WORLD
March 18, 2004 | Tyler Marshall, Times Staff Writer
It's been a tough 12 months for the government of Chief Executive Tung Chee-hwa. Hong Kong's leadership has fought disease, faced mass protests and watched its popularity tumble. And then there is the great crocodile caper.
WORLD
May 22, 2004 | Tyler Marshall, Times Staff Writer
The abrupt resignations of three popular radio talk-show hosts in recent weeks amid accusations of political intimidation have alarmed human rights activists, who view the incidents as part of a broader mood of intolerance in this former British colony.
WORLD
March 18, 2004 | Tyler Marshall, Times Staff Writer
It's been a tough 12 months for the government of Chief Executive Tung Chee-hwa. Hong Kong's leadership has fought disease, faced mass protests and watched its popularity tumble. And then there is the great crocodile caper.
WORLD
September 5, 2003 | Tyler Marshall, Times Staff Writer
Chief Executive Tung Chee-hwa today announced that the government would withdraw a controversial anti-subversion bill that pro-democracy political forces in the territory bitterly opposed as a threat to freedom of speech. Tung made his announcement at a hastily arranged midday news conference, stating that he decided to withdraw the bill because "the Hong Kong community continues to have some doubts and concerns."
WORLD
July 4, 2003 | From Associated Press
A top pro-Beijing lawmaker Thursday asked the Hong Kong government to water down an anti-subversion bill that prompted a protest by an estimated 350,000 people this week. "Since people still have existing doubts and this has caused such a great controversy, can the government consider responding to people's worries?" asked Jasper Tsang, chairman of the Democratic Alliance for the Betterment of Hong Kong.
NEWS
April 3, 2002 | TYLER MARSHALL, TIMES STAFF WRITER
As the elderly woman told her tale, tears rolled down her cheeks and spilled onto the patterns of her wrinkled silk blouse. Through the hurt, 72-year-old Tse Kam-ying explained how her only son had departed for mainland China two days earlier under a deportation order, leaving her bewildered and alone except for one gnawing fear: that she will die at home and no one will know. "I have no one now," she stammered. "I don't know how the government can be so cruel."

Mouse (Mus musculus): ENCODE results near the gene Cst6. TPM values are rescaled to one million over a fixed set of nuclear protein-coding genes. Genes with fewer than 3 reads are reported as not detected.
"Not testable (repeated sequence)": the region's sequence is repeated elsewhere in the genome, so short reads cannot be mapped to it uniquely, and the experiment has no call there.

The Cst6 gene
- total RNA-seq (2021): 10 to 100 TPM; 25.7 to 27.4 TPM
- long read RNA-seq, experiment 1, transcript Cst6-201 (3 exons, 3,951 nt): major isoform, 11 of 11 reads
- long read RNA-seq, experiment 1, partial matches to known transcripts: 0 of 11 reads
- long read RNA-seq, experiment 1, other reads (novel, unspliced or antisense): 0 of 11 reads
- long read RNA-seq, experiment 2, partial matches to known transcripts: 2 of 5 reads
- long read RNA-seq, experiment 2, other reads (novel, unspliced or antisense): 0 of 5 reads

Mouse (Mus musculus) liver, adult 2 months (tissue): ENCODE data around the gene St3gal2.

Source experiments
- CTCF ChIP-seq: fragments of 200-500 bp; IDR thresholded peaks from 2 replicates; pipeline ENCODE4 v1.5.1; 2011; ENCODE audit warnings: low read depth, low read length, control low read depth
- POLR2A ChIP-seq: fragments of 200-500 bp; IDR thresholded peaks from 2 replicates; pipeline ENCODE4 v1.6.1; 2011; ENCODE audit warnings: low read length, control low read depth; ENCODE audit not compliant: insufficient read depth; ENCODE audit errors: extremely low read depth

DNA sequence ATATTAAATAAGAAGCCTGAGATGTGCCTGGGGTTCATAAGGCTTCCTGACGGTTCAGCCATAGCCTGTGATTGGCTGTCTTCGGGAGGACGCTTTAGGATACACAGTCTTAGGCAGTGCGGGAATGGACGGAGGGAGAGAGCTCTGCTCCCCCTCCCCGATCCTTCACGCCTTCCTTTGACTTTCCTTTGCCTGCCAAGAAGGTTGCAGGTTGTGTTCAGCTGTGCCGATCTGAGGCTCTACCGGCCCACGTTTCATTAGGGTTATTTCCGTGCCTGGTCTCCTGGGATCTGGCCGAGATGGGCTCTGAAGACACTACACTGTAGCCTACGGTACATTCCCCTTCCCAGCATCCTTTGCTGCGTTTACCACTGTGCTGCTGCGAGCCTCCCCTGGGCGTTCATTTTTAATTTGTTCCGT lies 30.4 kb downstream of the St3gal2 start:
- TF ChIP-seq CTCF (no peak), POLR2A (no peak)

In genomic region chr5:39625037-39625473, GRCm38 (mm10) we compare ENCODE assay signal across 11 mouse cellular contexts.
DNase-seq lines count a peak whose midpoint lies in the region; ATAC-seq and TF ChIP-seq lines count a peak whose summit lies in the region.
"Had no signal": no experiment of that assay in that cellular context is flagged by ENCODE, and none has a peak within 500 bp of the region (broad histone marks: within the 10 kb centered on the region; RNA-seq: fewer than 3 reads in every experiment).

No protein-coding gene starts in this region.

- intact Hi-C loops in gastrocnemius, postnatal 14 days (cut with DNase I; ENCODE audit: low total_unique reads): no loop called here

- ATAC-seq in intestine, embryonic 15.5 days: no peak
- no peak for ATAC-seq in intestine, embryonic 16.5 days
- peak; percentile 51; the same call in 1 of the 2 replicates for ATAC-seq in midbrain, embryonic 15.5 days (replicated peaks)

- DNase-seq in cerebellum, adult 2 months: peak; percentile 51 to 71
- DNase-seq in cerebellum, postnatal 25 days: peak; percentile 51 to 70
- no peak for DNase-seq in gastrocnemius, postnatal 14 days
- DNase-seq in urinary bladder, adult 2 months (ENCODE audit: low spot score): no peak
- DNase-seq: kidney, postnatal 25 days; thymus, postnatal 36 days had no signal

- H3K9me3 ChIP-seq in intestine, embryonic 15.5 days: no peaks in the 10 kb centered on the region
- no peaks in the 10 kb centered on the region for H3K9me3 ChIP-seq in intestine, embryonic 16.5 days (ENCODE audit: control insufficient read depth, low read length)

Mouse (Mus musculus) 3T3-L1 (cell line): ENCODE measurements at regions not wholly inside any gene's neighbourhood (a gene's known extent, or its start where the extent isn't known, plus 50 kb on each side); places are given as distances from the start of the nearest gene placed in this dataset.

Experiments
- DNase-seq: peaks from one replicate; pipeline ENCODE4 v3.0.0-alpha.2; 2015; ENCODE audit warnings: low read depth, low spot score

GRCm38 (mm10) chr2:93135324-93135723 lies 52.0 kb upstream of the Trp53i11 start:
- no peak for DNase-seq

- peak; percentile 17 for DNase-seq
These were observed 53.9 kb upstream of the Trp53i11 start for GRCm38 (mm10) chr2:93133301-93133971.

NEWS
July 1, 2001 | TYLER MARSHALL, TIMES STAFF WRITER
The people of Hong Kong mark the fourth anniversary of their return to Chinese sovereignty today amid an uneasy sense that the biggest threat to their political autonomy may not be from Beijing but from within the territory. Government critics--and there are many--claim that the region's leadership is ill-advised, overly cautious and lacking in vision.
NEWS
June 30, 1997 | EVELYN IRITANI, TIMES STAFF WRITER
The voice on the answering machine was one of Italy's best-known television correspondents. She was doing some advance work in preparation for this week's visit to cover the final chapter of British colonial rule in Asia. "Can you put me in touch with Suzie Wong? I hear she's a key figure in Hong Kong," she asked, apparently unaware that the legendary bar hostess was a Hollywood fantasy of East meeting West.
NEWS
September 10, 1994 | Reuters
A department store being demolished in Hong Kong collapsed onto a crowded sidewalk Friday, killing five people, Hong Kong government radio reported. The building, a former Wing On department store on Nathan Road in Kowloon district, fell on passing pedestrians and traffic.
NEWS
May 19, 2001 | TYLER MARSHALL, TIMES STAFF WRITER
The Hong Kong government Friday ordered the immediate slaughter of 1.2 million chickens--virtually the territory's entire poultry population--in a drastic attempt to stamp out a killer virus that officials fear could eventually affect humans. "Having consulted experts . . .
NEWS
February 16, 2001 | TYLER MARSHALL, TIMES STAFF WRITER
Financial Secretary Donald Tsang was handed the No. 2 job in Hong Kong's government Thursday in the first major leadership reshuffle since the territory was handed back to China 3 1/2 years ago. Tsang's appointment to the post of chief secretary follows last month's sudden announcement that Anson Chan--an outspoken defender of democratic values--planned to retire well before her term was to expire. Antony Leung, 49, the head of J.P. Morgan Chase & Co.'
Los Angeles Times Articles
|